1853: Their youngest child Robert is wandering through Gold Rush California. Restless and haunted by the broken family he left behind, he has made his way alone across the country. In the redwood and giant sequoia groves he finds some solace, collecting seeds for a naturalist who sells plants from the new world to the gardeners of England. But you can run only so far, even in America, and when Robert’s past makes an unexpected appearance he must decide whether to strike out again or stake his own claim to a home at last.

My take:

I’ve enjoyed all of Tracy Chevalier’s books. I leapt at the chance to request her latest without even reading the blurb, so confident was I that it would be good. And she hasn’t disappointed me.

Chevalier excels at capturing the atmosphere of a time and place. At the Edge of the Orchard transports the reader to mid-nineteenth-century America, where we struggle through the mud of the Black Swamps of Ohio before being whisked away to the hills of California to marvel at the redwoods and giant sequoias.

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Review | Everything but the Truth by Gillian McAllister

A confident debut. Gillian McAllister is a talent to watch. 4/5.

Everything but the Truth by Gillian McAllister

Thank you to Penguin UK and NetGalley for providing me with an e-copy of this book.

The blurb: It all started with the email.

Rachel didn’t even mean to look. She loves Jack and she’s pregnant with their child. She trusts him.

But now she’s seen it, she can’t undo that moment. Or the chain of events it has set in motion.

Why has Jack been lying about his past? Just what exactly is he hiding? And doesn’t Rachel have a right to know the truth at any cost?

My take:

In her well-written debut, McAllister gives us a realistic portrayal of a romantic relationship tainted by secrets and suspicion. All the characters, even those who only appear for a few moments, are fully-fleshed out. The author also creates a pervasive atmosphere of doubt and distrust which gradually creeps into every corner of the story and has the reader questioning everything, turning the pages just as the main character trawls the internet, hoping to get to the elusive truth.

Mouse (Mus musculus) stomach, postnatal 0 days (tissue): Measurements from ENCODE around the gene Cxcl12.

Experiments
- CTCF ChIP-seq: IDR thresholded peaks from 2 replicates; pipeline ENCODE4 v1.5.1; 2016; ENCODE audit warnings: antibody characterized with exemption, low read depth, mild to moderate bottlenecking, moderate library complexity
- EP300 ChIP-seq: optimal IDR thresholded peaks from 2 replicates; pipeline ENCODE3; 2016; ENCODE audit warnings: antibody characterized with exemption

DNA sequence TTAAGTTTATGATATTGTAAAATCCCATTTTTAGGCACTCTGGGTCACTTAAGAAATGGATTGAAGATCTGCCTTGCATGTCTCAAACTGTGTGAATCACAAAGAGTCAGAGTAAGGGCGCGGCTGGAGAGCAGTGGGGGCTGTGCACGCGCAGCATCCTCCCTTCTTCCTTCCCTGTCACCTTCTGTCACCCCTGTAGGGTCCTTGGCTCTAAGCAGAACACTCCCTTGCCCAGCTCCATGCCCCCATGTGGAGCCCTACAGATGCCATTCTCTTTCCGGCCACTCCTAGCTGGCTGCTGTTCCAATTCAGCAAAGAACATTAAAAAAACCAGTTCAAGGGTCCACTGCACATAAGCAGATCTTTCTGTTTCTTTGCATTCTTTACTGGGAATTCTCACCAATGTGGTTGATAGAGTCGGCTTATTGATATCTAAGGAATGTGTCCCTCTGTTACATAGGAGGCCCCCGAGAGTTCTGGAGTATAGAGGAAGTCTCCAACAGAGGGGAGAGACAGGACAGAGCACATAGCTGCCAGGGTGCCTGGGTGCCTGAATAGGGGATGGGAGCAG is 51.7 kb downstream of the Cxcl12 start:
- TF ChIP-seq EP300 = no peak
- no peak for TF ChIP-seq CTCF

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Review | A Secret Garden by Katie Fforde

A story to pack for your holidays. 3/5 stars.

a-secret-garden-by-katie-fforde

Thank you to Random House UK and NetGalley for providing me with an e-copy of this book.

The blurb: Lorna is a talented gardener and Philly is a plantswoman. Together they work in the grounds of a beautiful manor house in the Cotswolds. They enjoy their jobs and are surrounded by family and friends. But for them both the door to true love remains resolutely closed.

So when Lorna is introduced to Jack at a dinner party and Lucien catches Philly’s eye at the local farmers market, it seems that dreams really can come true and happy endings lie just around the corner. But do they? Troublesome parents, the unexpected arrival of someone from Lorna’s past, and the discovery of an old and secret garden mean their lives are about to become a lot more complicated…

My take:

It’s been quite a while since I read anything by Katie Fforde, so I jumped at the chance to request an ARC of her latest book from NetGalley.

A Secret Garden is a pleasant, predictable, light romance. It made me laugh out loud twice, and that’s impressive as most books just earn the occasional smile or snort.

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Review | The Mystery of the Painted Dragon (The Sinclair’s Mysteries 3) by Katherine Woodfine

The best kind of children’s book: one big and little kids can enjoy! 4/5.

the-mystery-of-the-painted-dragon-by-katherine-woodfine

The blurb: When a priceless painting is stolen, our dauntless heroines Sophie and Lil find themselves faced with forgery, trickery and deceit on all sides!

Be amazed as the brave duo pit their wits against this perilous puzzle! Marvel at their cunning plan to unmask the villain and prove themselves detectives to be reckoned with – no matter what dangers lie ahead…

It’s their most perilous adventure yet!

My take:

The Mystery of the Painted Dragon is the third of Katherine Woodfine’s Sinclair’s Mysteries and is every bit as enjoyable as the first two installments in the series. And beautiful… look!

Katherine Woodfine Sinclair Mysteries book covers

I love these books. They are fun mysteries set in London at the start of the twentieth century. Our amateur sleuths are two independent young ladies – Lil and Sophie – who are smart, resourceful and tenacious. For me, how they take care of themselves and each other is the best thing about these stories. This book has added girl power with the appearance of the Suffragette movement, making the feminist message all the more obvious.